I made it out and was just doing my own thing. Enjoying life. Minding my own business. It wasn't until a few years later, in the most unexpected of places, that God came knocking on my heart...

Continue to Part 2 here.

Tuesday, November 3, 2009

Nightmare to end all nightmares!

OK, not really.  But, Dave Ramsey has apparently set up camp in my psyche and has no plans to leave.  I'm not complaining, but I had a horrible nightmare two nights ago.  I seriously woke up in a sweat over a dream involving... buying a brand new car... and (are you ready?)... FINANCING it!
Sheer terror!  I vividly remember bawling in my dream after the realization that the hub and I bought a brand new Nissan something-or-other (What the hell?  I've never owned a Nissan in my life.) for $13,500 and we now had car payments!  Horror!  Like I was seriously stressed out in my dream and was freaking out.  I kept saying through tears to the hub, "How could we do this?  This puts us right back where we started!  We might as well have never sold the 4runner at all!  OMG!!!"
Then I woke up and was SO relieved to realize it was 3am and that we have no car payments or a random new Nissan in our driveway.  I tapped the hub on the shoulder to tell him I had a nightmare (we always do this if we do).  After a drousy "sorry babe," he pat me on the head and rolled back over.
So random.
But, I daresay, it's a great lead-in to a post I'll put up here shortly regarding a couple of great Dave/money questions I got from some readers recently.  Oh how I do love to talk about money!  Back soon with those...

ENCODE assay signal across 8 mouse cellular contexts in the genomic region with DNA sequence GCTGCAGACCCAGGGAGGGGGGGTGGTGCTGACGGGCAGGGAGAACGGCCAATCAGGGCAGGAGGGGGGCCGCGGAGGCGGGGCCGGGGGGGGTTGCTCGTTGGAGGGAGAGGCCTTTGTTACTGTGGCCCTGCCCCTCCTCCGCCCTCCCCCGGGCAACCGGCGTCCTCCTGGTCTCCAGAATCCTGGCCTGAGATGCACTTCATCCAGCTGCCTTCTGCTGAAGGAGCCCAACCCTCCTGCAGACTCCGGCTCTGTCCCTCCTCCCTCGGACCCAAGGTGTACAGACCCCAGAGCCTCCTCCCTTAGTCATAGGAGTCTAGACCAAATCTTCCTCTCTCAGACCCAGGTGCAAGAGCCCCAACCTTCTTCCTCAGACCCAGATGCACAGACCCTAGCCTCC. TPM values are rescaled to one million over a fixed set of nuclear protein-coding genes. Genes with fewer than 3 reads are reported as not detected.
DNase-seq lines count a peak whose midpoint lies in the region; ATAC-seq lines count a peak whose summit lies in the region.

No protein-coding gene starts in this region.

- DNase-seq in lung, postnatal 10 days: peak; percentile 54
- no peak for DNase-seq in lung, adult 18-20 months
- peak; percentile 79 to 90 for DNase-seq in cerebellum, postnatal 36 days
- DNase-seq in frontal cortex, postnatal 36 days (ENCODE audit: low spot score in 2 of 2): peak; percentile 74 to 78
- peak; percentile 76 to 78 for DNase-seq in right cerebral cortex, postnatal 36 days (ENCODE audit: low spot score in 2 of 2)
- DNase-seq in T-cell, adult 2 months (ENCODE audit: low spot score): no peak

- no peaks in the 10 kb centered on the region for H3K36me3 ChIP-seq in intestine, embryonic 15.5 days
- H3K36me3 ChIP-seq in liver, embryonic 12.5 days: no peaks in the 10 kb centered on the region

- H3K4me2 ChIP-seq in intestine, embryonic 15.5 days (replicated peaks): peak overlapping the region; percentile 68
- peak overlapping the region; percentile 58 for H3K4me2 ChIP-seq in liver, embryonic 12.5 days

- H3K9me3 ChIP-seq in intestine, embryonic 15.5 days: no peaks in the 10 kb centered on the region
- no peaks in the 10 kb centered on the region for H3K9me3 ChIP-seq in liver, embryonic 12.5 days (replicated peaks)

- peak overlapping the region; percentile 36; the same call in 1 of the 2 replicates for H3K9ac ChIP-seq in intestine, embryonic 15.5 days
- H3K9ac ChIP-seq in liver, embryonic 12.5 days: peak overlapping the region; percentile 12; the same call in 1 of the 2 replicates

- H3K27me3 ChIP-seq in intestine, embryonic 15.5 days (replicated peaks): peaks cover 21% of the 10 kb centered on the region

Monday, November 2, 2009

Seven Years!

Let's see... this time 7 years ago, I was probably drying my hair at my parents' house while getting ready to meet all of my bridesmaids to take a limo to get our hair and makeup done at Phipps Plaza. We got an early start! Today the hub and I celebrate 7 years of marriage - woot woot! It's amazing how time flies, yet our first year of marriage seems ages ago. We've learned so much about each other and life together and we have grown as a couple and as individuals. Marriage is no easy road - there are a lot of bumps and even a few potholes. But I couldn't think of a better man to do life with... love you, hub!

And my parents share our same anniversary. Or I should say, we share theirs - they did claim it first, afterall. Today they celebrate 41 years of marriage - WOW. Happy Anniversary, Mom and Dad!